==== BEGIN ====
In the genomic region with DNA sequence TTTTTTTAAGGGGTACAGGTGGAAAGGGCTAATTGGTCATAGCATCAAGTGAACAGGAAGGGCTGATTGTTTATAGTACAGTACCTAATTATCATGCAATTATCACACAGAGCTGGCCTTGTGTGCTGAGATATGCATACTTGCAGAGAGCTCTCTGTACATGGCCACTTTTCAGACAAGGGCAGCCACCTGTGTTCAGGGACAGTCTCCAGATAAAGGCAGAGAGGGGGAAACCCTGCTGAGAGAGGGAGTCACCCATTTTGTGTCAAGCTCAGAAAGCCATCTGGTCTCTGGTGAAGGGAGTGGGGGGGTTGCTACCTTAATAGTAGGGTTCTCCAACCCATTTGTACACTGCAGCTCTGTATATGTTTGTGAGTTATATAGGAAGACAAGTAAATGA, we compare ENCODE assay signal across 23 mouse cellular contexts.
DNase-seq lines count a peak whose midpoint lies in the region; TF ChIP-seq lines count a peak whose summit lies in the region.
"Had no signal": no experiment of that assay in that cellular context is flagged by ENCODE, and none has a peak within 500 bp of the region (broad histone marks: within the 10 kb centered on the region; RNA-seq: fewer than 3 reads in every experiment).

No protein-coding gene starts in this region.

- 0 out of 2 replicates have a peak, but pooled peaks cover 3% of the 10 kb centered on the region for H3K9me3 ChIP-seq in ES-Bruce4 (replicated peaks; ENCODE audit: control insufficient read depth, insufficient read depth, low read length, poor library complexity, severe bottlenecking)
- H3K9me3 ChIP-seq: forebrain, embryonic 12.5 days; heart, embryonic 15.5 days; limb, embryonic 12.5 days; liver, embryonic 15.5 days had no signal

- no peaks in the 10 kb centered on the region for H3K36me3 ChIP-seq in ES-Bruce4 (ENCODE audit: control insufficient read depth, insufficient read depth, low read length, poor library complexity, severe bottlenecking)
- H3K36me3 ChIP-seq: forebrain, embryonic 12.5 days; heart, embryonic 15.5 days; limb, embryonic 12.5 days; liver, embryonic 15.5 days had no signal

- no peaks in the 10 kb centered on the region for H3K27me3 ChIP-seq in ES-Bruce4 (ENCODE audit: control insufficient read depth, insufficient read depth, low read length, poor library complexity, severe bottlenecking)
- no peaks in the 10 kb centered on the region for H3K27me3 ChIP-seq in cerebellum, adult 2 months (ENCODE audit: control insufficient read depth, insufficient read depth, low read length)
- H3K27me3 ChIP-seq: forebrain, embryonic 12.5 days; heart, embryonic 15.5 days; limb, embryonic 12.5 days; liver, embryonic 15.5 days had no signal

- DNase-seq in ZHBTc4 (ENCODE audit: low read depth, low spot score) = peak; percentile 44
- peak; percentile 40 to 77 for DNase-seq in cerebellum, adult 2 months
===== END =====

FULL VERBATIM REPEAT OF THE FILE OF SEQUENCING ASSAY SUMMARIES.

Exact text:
In the genomic region with DNA sequence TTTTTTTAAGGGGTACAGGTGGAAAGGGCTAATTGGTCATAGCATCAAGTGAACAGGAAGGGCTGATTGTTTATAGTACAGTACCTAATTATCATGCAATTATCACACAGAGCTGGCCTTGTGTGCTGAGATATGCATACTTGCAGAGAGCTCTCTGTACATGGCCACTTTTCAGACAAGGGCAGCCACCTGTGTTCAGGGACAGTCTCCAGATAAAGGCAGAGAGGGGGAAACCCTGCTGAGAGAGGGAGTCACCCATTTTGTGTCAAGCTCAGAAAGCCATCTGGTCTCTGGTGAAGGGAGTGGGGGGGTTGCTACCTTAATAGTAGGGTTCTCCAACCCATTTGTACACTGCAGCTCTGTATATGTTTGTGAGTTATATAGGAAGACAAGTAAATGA, we compare ENCODE assay signal across 23 mouse cellular contexts.
DNase-seq lines count a peak whose midpoint lies in the region; TF ChIP-seq lines count a peak whose summit lies in the region.
"Had no signal": no experiment of that assay in that cellular context is flagged by ENCODE, and none has a peak within 500 bp of the region (broad histone marks: within the 10 kb centered on the region; RNA-seq: fewer than 3 reads in every experiment).

No protein-coding gene starts in this region.

- 0 out of 2 replicates have a peak, but pooled peaks cover 3% of the 10 kb centered on the region for H3K9me3 ChIP-seq in ES-Bruce4 (replicated peaks; ENCODE audit: control insufficient read depth, insufficient read depth, low read length, poor library complexity, severe bottlenecking)
- H3K9me3 ChIP-seq: forebrain, embryonic 12.5 days; heart, embryonic 15.5 days; limb, embryonic 12.5 days; liver, embryonic 15.5 days had no signal

- no peaks in the 10 kb centered on the region for H3K36me3 ChIP-seq in ES-Bruce4 (ENCODE audit: control insufficient read depth, insufficient read depth, low read length, poor library complexity, severe bottlenecking)
- H3K36me3 ChIP-seq: forebrain, embryonic 12.5 days; heart, embryonic 15.5 days; limb, embryonic 12.5 days; liver, embryonic 15.5 days had no signal

- no peaks in the 10 kb centered on the region for H3K27me3 ChIP-seq in ES-Bruce4 (ENCODE audit: control insufficient read depth, insufficient read depth, low read length, poor library complexity, severe bottlenecking)
- no peaks in the 10 kb centered on the region for H3K27me3 ChIP-seq in cerebellum, adult 2 months (ENCODE audit: control insufficient read depth, insufficient read depth, low read length)
- H3K27me3 ChIP-seq: forebrain, embryonic 12.5 days; heart, embryonic 15.5 days; limb, embryonic 12.5 days; liver, embryonic 15.5 days had no signal

- DNase-seq in ZHBTc4 (ENCODE audit: low read depth, low spot score) = peak; percentile 44
- peak; percentile 40 to 77 for DNase-seq in cerebellum, adult 2 months